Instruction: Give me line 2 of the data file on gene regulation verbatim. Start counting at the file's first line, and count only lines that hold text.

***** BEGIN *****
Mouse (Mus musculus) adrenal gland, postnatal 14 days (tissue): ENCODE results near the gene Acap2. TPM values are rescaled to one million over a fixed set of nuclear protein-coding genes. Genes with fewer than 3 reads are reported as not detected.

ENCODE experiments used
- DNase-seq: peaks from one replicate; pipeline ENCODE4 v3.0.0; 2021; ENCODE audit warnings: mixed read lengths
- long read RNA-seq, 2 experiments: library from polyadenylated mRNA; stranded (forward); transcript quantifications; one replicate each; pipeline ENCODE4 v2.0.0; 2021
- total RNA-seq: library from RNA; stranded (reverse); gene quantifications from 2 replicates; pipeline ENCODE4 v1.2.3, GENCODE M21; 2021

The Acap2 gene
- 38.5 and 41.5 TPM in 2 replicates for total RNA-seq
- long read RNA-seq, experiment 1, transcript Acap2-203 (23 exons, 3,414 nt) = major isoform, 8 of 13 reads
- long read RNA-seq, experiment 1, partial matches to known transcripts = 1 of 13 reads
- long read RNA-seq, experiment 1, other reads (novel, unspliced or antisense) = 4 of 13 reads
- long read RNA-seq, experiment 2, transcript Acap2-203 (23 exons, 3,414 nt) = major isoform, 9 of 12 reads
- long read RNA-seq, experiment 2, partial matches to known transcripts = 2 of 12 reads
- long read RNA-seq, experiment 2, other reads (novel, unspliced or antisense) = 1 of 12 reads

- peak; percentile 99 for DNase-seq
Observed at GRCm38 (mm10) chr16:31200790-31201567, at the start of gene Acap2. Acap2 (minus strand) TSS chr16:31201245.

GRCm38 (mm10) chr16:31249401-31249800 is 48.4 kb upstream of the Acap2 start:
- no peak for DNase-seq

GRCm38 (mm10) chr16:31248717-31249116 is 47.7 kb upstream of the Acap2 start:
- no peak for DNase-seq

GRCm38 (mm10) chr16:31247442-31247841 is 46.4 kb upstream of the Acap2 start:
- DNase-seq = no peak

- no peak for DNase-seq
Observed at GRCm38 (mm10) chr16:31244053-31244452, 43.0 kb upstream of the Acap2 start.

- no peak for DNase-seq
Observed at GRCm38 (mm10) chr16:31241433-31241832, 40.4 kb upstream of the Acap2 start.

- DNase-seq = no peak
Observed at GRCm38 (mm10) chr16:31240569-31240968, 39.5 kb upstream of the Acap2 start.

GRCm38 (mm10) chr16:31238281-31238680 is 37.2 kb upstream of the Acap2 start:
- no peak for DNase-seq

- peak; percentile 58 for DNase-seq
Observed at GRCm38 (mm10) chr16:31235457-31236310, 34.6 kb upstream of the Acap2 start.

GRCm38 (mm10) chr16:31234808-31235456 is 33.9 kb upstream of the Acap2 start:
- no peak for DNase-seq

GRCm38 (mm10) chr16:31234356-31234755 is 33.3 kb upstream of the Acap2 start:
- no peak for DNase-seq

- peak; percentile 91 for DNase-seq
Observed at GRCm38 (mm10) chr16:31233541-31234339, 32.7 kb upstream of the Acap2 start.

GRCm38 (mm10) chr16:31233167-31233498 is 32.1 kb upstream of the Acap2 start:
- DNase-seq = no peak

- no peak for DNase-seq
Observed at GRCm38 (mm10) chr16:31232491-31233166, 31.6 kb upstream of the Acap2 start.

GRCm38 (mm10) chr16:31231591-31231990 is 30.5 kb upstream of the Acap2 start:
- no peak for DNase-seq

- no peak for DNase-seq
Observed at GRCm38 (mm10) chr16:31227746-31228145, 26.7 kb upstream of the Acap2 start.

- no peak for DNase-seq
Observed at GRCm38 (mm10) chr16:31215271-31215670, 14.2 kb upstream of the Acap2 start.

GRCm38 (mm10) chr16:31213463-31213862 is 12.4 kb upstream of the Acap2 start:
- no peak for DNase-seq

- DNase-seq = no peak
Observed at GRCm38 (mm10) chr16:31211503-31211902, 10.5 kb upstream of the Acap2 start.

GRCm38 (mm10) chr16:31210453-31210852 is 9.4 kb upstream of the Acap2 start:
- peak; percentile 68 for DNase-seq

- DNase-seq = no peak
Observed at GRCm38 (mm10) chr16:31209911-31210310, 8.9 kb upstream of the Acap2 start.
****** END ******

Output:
ENCODE experiments used